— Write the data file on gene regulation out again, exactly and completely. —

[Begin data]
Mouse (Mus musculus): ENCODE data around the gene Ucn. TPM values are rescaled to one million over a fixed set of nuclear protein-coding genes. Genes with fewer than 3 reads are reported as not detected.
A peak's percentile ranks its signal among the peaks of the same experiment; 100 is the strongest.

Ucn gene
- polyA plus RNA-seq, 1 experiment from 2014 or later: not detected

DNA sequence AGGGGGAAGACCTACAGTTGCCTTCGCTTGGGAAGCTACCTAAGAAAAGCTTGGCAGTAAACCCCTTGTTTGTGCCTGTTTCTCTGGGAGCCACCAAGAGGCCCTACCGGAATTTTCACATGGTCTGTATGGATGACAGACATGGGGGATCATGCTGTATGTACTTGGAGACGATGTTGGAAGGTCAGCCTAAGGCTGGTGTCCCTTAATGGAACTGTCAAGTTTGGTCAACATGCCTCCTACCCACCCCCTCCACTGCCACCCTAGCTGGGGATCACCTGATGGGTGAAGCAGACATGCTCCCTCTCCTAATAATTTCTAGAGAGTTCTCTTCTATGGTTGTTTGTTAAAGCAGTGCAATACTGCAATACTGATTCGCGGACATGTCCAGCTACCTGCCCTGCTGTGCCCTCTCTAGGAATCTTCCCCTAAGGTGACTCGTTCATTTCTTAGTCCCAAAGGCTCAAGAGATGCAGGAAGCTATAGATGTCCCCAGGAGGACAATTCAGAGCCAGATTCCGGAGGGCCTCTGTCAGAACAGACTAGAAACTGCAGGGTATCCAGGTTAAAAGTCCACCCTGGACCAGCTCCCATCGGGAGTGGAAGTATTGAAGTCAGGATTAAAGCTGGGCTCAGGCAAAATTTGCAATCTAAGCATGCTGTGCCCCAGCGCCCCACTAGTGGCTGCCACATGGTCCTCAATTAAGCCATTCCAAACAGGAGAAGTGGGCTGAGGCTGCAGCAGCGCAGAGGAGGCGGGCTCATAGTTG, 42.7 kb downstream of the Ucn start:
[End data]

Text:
Mouse (Mus musculus): ENCODE data around the gene Ucn. TPM values are rescaled to one million over a fixed set of nuclear protein-coding genes. Genes with fewer than 3 reads are reported as not detected.
A peak's percentile ranks its signal among the peaks of the same experiment; 100 is the strongest.

Ucn gene
- polyA plus RNA-seq, 1 experiment from 2014 or later: not detected

DNA sequence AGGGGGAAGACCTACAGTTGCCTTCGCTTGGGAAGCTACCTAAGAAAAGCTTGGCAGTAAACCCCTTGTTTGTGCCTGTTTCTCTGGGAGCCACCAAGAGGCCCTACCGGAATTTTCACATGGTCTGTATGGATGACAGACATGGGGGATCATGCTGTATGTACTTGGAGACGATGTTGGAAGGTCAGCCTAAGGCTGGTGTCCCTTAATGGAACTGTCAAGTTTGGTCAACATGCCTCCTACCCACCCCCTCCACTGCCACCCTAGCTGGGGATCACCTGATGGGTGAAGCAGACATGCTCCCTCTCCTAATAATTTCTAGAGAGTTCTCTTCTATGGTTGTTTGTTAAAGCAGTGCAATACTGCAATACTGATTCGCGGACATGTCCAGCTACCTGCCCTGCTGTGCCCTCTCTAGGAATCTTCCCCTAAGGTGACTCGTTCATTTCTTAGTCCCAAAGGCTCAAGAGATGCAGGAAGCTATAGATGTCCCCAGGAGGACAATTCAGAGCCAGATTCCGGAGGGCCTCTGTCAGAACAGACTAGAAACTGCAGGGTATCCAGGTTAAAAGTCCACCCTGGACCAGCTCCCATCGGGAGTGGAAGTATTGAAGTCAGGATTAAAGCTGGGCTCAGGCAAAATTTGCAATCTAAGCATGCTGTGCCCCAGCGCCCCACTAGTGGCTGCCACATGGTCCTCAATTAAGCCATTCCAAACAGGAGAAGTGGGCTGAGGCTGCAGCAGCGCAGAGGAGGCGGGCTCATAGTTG, 42.7 kb downstream of the Ucn start: